Christopher Kelsall: What do you owe your very long international running career to? Is it a mileage volume thing or perhaps genetics?
Roger Robinson: I was a slow starter, only moderately talented as a student, but every now and then surprised myself with unexpected successes – like winning the Surrey cross-country in 1963, and then making the England team in 1966. Those kept me going. It wasn’t that I had high ambitions, but I somehow never felt I’d passed my peak. So the late bonuses kept on coming – I never hoped I might run for New Zealand, but that came in 1977; and then, to my good fortune, the running boom and the masters movement were beginning as I turned 40. So I ran my first marathon at 41, and it all started again. Maybe I’m just stuck in an arrested childhood.
CK: So perhaps a degree of mind over matter, mixed with the pursuit of happiness, while running with a sense of structure?
RR: There may have been a physical/genetic element, maturing late. More likely it’s just that I didn’t train hard enough until later. On happiness, yes, I’ve always wanted what in “Heroes and Sparrows” I call “the balanced life.” I think I was a better academic because I was also a runner, and probably vice versa.
CK: Do you follow Ed Whitlock’s career, with all that record breaking going on? Do you think the effect will be demoralising or motivating to aging runners?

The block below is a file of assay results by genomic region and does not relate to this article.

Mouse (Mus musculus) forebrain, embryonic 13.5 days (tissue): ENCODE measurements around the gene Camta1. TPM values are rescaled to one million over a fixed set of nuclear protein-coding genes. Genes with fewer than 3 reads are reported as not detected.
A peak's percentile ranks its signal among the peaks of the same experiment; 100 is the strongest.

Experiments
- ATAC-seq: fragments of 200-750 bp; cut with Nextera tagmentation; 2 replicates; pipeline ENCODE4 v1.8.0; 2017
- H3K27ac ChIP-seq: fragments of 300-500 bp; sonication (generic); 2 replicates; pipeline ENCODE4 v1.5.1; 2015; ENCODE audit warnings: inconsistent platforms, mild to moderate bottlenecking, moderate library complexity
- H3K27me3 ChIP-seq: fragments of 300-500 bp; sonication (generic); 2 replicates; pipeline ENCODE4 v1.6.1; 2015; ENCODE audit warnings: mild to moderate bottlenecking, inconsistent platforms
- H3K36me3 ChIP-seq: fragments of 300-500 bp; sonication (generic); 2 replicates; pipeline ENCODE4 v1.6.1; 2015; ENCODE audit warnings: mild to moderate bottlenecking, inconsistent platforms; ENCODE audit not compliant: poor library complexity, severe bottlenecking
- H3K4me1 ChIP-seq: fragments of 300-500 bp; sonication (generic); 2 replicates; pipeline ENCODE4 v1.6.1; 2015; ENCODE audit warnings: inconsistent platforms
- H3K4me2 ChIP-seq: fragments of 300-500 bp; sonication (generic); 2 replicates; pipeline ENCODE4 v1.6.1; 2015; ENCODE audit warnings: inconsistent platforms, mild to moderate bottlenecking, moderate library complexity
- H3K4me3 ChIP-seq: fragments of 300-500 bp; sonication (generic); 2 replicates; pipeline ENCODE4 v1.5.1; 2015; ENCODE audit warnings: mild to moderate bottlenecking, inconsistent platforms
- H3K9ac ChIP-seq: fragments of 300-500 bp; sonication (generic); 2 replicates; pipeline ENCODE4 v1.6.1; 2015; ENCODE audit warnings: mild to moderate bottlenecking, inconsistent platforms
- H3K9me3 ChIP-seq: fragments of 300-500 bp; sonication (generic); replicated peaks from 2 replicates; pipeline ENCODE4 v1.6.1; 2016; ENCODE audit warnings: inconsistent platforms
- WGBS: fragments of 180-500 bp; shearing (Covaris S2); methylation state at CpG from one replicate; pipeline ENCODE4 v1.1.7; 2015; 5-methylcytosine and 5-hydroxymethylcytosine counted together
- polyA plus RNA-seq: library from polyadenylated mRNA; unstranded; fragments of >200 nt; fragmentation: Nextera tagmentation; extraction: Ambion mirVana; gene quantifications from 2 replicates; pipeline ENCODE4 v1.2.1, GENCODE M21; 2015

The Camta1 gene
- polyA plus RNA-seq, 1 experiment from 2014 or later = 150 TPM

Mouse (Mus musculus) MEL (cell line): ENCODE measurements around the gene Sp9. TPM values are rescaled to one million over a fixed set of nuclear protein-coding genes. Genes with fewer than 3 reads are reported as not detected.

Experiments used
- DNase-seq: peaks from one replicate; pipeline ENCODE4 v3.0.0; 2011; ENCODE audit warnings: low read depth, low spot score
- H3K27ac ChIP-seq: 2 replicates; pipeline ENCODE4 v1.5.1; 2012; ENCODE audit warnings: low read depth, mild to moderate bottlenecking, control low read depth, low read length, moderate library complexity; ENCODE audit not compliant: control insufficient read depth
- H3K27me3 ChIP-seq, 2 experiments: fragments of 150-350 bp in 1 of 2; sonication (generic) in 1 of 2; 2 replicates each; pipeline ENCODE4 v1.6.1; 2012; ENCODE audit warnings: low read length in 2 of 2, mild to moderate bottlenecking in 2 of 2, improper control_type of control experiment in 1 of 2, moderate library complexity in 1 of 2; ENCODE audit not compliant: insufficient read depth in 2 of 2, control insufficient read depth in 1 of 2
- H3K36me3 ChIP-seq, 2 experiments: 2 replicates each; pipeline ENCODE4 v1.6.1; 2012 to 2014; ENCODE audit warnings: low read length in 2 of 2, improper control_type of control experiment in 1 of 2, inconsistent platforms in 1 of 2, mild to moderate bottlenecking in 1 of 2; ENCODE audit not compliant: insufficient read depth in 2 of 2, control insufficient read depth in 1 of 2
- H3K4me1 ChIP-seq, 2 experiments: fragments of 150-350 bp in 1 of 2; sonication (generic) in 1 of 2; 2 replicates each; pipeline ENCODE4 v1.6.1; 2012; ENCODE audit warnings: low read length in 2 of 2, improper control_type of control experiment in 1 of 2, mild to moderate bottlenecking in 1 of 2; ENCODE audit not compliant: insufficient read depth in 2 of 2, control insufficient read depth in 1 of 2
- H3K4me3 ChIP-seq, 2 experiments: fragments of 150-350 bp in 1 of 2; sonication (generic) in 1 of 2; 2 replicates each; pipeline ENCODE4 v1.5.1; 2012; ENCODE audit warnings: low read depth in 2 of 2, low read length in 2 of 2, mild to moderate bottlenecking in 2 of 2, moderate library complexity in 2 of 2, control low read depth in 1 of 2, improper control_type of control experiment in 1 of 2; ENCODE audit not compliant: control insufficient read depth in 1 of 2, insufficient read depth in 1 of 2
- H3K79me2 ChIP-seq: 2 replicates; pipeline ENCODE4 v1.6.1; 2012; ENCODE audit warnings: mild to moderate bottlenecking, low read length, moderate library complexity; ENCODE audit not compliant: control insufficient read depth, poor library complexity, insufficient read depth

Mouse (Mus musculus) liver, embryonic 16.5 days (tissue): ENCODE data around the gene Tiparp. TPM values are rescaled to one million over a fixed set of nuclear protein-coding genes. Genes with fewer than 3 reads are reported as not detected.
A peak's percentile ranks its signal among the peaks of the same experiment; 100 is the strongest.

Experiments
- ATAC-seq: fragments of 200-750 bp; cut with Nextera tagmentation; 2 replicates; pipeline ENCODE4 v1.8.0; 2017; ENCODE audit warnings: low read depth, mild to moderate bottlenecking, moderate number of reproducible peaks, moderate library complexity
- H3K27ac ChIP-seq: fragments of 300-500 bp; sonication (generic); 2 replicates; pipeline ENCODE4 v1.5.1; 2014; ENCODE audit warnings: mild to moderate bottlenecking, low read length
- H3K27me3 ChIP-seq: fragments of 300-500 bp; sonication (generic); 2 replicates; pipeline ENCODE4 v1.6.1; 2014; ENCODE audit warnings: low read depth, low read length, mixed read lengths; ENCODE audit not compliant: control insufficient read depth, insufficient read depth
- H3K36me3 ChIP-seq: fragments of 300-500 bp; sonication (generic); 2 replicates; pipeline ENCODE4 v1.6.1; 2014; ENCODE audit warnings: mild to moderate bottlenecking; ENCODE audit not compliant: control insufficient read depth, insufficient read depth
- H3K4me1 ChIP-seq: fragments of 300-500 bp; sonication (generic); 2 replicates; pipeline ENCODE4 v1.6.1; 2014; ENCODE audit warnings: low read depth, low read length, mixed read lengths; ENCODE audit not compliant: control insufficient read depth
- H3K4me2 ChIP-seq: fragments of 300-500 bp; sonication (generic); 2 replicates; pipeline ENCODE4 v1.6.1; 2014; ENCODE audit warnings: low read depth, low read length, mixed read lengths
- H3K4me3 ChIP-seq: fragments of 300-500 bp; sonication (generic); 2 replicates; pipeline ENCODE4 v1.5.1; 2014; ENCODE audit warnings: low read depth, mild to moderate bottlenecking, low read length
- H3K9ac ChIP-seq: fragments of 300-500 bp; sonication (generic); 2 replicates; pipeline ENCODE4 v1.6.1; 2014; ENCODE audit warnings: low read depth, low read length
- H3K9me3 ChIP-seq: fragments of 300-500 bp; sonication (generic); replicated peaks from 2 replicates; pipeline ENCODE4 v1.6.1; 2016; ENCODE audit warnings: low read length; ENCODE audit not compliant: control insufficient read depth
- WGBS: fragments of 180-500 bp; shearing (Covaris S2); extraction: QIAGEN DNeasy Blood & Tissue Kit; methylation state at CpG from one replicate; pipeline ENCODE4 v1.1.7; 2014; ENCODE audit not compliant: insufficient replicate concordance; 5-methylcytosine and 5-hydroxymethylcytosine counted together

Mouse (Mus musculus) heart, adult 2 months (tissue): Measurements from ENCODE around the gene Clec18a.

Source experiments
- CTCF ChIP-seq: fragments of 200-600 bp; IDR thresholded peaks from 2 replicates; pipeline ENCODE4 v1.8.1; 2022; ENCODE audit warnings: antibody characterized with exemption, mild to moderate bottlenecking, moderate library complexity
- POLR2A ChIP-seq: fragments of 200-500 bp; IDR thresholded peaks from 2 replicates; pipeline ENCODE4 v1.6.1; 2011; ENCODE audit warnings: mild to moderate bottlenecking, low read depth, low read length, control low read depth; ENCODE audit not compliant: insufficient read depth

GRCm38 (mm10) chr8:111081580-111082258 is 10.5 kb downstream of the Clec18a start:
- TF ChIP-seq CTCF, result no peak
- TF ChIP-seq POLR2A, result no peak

RR: I’m a fan. I can reveal that Ed and I grew up three miles from each other, in Tolworth (Ed) and New Malden (me), modest outer suburbs of London. We didn’t know each other then, but nowadays we sometimes wax sentimental together about Saturday morning kids’ pictures at the Tolworth Odeon and biking on the Kingston Bypass. If it was something in the air, I got only a diluted dose. He is raising the sights of what older people might achieve, and that’s always good. Clearly genetics play a major part - his uncle lived to be Britain’s oldest man, at 108 – but Ed also shares my belief (see above) that it’s best, and still amusing, to keep going. It’s the racing he loves, not the records. I’ve written about him several times (see Roger on Running, March 2013, “New research on older runners – the Whitlock Mystery may soon be solved”). Living in Canada hasn’t changed his Brit reticence. The toughest job in running is interviewing Ed for the crowd at races. It would be easier to beat his times.